of research that will cost you dearly in you want to read it.
Why is he choosing to avoid the national conversation?
In fact, if I use Google Scholar to search for Allington's work, I find links to $25 books and $15 journal articles, and I'm not paying for either, and neither are teachers. I don't know, maybe he assigns his books so his students have to buy them. If I use "regular" Google I find a few "light" pieces available, alongside many costly ink-on-paper books. Again, sorry, no thanks.

RIAA caught stealing copyrighted web code as they pursue
kids who download a song.
Do you want to be part of the conversation or not? That is the question. Many, university faculty, grad students, the Authors Guild, the MPAA, the RIAA, would rather not be. In pursuit of pennies, they are actually seeking irrelevance.

These groups all think they are benefitting their "members," but that's obviously not true. They are all choosing to drive their audiences away. It is not even a tough prediction to suggest that university attendance will nose-dive over the next 20 years, better information than many post-secondary courses offer is available free and in much more engaging forms... That "film" and music distribution will look completely different in five years: Straight to YouTube has become the path for many of our most creative new musicians and film makers... That authors will be publishing free but making money via contribution and performance in less than five years: Free stuff to read is all over the internet, and its a much better collection than you'll buy at your local Barnes&Noble. This is neither "good" nor "bad," it is just inevitable. The distribution system of the 20th Century makes no sense to most anymore. It was clumsy and expensive and enriched the wrong people anyway. The copyright system of the 20th Century makes no sense anymore - it really never did make sense to protect a cartoon mouse as "intellectual property" for ten times as long as a life-changing medication. It also enriched the wrong people - corporations and attorneys rather than inventive minds. So both will go away, and soon.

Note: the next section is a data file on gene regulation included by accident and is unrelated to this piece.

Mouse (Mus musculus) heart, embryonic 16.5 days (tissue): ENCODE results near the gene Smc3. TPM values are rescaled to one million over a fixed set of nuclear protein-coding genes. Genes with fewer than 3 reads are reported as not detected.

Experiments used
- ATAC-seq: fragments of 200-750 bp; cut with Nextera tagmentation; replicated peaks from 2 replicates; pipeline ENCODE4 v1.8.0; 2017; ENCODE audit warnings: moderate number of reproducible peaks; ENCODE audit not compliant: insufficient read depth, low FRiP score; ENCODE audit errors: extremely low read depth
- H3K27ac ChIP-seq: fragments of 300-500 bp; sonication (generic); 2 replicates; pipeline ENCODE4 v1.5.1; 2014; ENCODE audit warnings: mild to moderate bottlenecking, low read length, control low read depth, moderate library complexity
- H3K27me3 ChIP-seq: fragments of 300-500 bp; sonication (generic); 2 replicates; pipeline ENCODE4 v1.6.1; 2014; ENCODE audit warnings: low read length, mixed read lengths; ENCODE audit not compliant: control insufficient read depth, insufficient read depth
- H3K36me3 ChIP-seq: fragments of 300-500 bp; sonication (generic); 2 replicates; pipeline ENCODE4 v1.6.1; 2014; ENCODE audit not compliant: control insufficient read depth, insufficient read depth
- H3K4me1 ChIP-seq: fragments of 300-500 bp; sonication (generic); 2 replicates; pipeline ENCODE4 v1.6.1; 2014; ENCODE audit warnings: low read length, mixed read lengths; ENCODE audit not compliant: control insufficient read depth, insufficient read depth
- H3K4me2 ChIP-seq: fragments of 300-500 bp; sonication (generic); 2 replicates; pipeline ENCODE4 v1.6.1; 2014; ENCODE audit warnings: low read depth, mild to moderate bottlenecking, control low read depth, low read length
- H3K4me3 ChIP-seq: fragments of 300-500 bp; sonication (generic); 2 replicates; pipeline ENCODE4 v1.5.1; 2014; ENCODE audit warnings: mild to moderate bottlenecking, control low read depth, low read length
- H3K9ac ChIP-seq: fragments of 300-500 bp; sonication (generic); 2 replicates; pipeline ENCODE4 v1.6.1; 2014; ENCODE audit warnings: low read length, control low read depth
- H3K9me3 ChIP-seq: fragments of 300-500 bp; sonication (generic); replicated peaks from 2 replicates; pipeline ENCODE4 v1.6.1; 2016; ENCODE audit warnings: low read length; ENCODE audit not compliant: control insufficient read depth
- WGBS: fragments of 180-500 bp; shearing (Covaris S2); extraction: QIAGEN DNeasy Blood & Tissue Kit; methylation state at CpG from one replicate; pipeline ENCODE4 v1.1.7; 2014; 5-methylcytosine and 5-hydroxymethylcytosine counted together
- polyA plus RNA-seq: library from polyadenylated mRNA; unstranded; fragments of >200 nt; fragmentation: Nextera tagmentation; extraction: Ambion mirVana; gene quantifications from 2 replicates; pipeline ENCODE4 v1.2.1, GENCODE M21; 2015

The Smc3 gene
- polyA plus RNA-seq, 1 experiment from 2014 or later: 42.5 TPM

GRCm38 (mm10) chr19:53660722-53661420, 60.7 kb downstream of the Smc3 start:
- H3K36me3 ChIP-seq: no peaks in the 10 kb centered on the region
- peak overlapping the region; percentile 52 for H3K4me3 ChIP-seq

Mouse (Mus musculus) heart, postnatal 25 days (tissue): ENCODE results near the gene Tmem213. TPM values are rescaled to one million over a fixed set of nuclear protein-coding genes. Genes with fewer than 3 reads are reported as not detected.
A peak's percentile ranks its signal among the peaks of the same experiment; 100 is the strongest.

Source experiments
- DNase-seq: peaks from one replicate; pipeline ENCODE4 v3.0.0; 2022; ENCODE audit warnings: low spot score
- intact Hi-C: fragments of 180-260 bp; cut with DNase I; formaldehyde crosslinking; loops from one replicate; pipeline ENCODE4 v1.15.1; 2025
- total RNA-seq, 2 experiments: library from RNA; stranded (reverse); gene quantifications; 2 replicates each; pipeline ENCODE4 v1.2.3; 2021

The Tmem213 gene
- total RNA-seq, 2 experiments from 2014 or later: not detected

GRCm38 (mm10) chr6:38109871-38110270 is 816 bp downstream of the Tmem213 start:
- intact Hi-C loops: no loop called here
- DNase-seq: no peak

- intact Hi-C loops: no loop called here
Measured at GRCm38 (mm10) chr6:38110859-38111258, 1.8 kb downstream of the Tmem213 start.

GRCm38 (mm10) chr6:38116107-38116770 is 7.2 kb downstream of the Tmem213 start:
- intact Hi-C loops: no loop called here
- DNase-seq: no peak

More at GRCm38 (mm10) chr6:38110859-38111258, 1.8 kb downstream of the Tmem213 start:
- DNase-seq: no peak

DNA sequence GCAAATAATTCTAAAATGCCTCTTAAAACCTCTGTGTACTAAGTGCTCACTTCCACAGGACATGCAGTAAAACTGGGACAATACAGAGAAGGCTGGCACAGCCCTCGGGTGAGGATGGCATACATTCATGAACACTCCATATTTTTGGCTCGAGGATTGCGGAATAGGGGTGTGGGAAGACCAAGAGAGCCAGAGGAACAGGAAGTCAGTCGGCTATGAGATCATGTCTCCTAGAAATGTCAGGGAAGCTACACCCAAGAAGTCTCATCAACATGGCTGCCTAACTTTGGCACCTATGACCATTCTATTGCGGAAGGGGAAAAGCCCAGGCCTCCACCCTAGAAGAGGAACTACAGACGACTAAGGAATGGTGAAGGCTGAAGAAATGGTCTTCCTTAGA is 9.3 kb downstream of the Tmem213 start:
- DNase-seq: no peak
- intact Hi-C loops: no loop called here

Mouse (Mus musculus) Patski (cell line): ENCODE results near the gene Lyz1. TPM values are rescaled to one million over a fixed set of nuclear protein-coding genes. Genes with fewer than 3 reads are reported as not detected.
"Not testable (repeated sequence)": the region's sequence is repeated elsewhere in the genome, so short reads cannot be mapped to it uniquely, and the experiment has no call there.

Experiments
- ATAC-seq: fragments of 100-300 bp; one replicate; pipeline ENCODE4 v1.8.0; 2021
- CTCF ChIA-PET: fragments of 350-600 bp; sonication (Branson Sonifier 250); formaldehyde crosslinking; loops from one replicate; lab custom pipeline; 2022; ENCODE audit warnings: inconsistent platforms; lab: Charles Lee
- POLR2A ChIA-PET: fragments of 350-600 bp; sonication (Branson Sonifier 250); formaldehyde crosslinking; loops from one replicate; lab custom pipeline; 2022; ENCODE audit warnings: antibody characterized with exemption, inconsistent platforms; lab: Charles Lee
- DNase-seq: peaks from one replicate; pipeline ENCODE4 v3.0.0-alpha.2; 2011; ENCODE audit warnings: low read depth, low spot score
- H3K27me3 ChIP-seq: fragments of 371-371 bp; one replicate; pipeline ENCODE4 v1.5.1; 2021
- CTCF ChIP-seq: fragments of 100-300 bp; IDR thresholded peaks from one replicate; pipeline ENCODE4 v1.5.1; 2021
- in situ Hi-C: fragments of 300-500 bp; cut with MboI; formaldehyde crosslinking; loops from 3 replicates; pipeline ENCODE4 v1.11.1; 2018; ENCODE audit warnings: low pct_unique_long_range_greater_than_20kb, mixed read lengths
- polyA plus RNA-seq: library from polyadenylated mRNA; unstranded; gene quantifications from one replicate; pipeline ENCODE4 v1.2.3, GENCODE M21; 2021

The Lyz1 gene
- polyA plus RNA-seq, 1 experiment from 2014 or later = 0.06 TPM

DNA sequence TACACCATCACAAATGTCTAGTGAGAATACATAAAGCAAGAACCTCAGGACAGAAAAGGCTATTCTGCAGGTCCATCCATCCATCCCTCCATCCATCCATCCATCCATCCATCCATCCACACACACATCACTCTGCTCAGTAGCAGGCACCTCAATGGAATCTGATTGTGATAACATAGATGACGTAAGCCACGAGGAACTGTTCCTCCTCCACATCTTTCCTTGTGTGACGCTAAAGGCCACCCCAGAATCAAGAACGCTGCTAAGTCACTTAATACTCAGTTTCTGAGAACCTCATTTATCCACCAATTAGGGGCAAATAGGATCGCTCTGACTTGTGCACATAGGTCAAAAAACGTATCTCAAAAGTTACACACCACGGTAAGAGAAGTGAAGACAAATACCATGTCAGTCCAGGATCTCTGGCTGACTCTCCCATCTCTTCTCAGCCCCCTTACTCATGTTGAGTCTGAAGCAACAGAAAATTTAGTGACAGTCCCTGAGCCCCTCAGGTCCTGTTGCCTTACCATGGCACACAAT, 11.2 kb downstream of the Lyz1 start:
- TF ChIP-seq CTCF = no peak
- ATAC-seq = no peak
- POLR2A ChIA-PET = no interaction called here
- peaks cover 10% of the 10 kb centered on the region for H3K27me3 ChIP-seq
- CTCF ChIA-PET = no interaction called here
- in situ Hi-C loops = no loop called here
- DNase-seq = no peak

So, you have your choice. Hide behind paywalls and attack lawyers, or share your works with the world. Be part of the global conversation or confine your thoughts to an increasingly irrelevant elite.
Figure out how to live via a culture of sharing and communication or sit back and imagine royalty checks rolling in.

But realize that the sides are forming now. CBS may eliminate itself from the understood history of global journalism in pursuit of a few cents. Just as the RIAA killed the music CD by charging $14 instead of $3 for that format in 2000. Just as university faculties sit back proudly as their work in "peer reviewed" journals gathers dust and has zero impact on anyone. And if you choose the wrong side you might become the next AOL - remember? They had this brilliant business model...

- Ira Socol

03 November 2013

The Wilful Ignorance of Richard Allington

Initials after your name don't make you smart, or worthwhile to society. That's always been the problem with the credentialist society of the past 150 years. People with doctorates, for example, hand out doctorates, and maybe they do so in ways which limit intellectual and career competition.

Anyway, this is largely my case against our colleges and schools of education. Credentials trump knowledge, credentials trump experience, credentials trump value to our children in many of our "hallowed halls" of academe.

This fact appeared again - powerfully - in an EdWeek story about that impending bane of children of America, the Common Core test and its refusal to treat read-aloud - Text-To-Speech - as a fully equal testing regime for students with dyslexia. The key part of the story for me was a stunning ignorant and offensive statement from, yes, a professor of education:
"Richard Allington, a professor of education at the University of Tennessee and one of the country's most recognized experts on early literacy, calls the accommodation "cheating."

'"What special education does best is create illiterates," Mr. Allington said. "I know why they don't want their kids tested on reading activity. It's because they've done a terrible job of providing those kids with high-quality reading instruction."' - EdWeek